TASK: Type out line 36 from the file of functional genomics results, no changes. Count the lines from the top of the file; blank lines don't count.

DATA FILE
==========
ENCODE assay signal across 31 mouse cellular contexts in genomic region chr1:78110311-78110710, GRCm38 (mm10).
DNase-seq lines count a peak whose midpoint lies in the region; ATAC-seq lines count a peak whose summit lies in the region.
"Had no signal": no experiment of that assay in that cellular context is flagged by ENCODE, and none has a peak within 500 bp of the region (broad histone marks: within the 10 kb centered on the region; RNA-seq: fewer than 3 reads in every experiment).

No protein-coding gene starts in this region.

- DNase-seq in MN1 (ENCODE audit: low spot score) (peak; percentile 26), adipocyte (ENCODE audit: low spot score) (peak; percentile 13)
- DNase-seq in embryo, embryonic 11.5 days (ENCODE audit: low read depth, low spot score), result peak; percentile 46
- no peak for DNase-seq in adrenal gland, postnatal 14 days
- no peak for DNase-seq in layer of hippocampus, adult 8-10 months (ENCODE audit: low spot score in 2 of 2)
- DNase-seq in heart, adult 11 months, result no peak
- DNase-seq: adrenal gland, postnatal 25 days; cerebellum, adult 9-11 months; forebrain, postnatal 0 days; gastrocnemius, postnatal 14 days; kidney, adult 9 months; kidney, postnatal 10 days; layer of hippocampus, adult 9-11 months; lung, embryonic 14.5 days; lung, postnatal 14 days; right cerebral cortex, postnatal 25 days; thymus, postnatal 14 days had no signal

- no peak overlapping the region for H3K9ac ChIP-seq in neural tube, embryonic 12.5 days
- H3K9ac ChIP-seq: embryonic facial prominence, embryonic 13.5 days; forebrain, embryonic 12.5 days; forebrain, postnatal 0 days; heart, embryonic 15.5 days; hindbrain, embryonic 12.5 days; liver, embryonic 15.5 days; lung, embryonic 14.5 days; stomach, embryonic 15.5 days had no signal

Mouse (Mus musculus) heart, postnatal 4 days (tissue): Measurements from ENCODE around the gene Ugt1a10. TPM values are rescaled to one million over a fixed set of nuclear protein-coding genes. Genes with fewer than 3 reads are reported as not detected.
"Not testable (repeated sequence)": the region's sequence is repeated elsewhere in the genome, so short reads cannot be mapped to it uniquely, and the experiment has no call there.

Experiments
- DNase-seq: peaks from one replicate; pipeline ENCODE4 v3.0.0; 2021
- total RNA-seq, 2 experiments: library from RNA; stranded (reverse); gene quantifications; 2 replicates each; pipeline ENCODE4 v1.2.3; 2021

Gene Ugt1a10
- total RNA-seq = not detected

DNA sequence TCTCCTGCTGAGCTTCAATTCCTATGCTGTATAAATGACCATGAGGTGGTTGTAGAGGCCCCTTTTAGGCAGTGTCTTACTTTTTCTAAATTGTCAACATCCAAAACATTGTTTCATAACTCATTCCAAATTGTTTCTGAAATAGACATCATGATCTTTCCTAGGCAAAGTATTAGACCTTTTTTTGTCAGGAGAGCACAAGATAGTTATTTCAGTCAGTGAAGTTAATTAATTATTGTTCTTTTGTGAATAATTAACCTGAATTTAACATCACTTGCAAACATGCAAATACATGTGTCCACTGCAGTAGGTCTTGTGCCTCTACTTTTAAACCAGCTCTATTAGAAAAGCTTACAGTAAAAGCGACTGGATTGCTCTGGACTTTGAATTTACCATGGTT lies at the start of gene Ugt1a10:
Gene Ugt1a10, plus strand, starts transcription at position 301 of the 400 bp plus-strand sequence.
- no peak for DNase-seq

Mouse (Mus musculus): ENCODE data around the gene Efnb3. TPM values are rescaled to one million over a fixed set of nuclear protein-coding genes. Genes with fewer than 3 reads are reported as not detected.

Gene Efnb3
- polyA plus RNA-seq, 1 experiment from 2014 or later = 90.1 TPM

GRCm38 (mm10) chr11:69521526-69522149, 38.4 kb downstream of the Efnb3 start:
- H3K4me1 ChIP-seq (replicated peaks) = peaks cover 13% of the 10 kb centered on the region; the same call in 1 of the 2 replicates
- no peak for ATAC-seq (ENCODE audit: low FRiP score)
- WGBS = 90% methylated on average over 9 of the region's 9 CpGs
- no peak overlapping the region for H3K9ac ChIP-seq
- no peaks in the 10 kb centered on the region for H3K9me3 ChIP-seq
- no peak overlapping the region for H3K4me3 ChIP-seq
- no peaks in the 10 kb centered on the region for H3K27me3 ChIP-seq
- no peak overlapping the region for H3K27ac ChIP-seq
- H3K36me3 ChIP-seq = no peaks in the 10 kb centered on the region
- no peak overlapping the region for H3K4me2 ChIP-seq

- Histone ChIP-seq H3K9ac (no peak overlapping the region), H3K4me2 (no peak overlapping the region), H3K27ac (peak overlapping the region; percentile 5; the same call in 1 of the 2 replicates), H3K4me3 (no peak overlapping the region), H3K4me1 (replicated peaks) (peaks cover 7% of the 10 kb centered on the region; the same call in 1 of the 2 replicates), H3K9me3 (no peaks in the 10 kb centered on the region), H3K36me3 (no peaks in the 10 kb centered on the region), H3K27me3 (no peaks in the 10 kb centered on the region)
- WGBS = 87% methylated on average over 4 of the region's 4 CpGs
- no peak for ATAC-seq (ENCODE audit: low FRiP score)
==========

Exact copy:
- no peak overlapping the region for H3K4me2 ChIP-seq